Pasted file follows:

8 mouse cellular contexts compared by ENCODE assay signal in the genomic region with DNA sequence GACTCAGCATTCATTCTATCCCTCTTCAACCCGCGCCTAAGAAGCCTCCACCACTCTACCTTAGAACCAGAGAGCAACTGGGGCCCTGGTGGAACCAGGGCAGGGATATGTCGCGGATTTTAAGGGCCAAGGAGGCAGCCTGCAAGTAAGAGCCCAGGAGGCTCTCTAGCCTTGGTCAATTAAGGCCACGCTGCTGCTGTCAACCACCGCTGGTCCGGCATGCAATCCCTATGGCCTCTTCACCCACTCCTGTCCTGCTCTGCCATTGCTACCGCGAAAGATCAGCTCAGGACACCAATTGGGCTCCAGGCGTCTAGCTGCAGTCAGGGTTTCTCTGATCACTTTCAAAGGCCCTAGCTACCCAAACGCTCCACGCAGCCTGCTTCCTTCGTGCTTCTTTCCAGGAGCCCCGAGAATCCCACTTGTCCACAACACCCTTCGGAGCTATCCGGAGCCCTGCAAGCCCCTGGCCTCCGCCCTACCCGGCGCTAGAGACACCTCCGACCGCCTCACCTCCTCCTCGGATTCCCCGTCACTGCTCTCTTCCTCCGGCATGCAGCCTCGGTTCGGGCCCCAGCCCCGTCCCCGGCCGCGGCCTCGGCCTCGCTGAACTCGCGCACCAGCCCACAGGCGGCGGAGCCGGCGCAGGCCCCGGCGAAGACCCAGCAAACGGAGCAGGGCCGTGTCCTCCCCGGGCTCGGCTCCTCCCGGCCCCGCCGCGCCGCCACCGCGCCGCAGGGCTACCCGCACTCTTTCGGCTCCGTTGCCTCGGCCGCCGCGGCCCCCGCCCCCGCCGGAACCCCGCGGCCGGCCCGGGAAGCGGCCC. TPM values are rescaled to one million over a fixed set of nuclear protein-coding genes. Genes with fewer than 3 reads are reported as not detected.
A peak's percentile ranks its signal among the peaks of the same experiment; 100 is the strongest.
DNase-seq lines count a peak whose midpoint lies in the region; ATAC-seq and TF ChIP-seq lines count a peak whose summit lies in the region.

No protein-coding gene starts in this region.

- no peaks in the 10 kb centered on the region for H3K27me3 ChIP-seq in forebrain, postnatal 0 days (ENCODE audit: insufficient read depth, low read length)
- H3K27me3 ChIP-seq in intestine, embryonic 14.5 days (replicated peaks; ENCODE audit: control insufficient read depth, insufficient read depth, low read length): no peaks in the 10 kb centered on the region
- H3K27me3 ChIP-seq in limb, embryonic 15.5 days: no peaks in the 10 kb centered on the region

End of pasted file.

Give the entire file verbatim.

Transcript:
8 mouse cellular contexts compared by ENCODE assay signal in the genomic region with DNA sequence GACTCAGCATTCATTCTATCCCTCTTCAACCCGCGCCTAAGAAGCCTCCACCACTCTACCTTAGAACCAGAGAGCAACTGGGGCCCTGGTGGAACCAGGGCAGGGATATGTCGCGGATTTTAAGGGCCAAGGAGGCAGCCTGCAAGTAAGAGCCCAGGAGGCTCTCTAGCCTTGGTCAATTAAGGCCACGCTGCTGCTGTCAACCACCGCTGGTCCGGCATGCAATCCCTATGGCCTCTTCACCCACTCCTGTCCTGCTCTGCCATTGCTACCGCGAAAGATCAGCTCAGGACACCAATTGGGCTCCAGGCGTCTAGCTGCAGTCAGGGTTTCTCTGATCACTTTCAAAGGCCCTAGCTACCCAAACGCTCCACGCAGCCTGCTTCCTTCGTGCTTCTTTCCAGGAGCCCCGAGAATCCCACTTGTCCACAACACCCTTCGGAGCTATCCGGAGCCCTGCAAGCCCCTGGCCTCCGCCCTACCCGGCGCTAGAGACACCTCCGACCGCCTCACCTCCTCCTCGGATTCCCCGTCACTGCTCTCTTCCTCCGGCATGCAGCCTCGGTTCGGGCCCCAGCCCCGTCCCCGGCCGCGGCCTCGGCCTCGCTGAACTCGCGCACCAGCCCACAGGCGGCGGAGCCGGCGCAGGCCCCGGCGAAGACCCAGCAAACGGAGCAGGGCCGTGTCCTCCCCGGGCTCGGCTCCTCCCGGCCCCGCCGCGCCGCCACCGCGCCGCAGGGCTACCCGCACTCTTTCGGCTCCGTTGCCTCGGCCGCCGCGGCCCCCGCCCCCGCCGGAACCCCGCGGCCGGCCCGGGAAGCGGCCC. TPM values are rescaled to one million over a fixed set of nuclear protein-coding genes. Genes with fewer than 3 reads are reported as not detected.
A peak's percentile ranks its signal among the peaks of the same experiment; 100 is the strongest.
DNase-seq lines count a peak whose midpoint lies in the region; ATAC-seq and TF ChIP-seq lines count a peak whose summit lies in the region.

No protein-coding gene starts in this region.

- no peaks in the 10 kb centered on the region for H3K27me3 ChIP-seq in forebrain, postnatal 0 days (ENCODE audit: insufficient read depth, low read length)
- H3K27me3 ChIP-seq in intestine, embryonic 14.5 days (replicated peaks; ENCODE audit: control insufficient read depth, insufficient read depth, low read length): no peaks in the 10 kb centered on the region
- H3K27me3 ChIP-seq in limb, embryonic 15.5 days: no peaks in the 10 kb centered on the region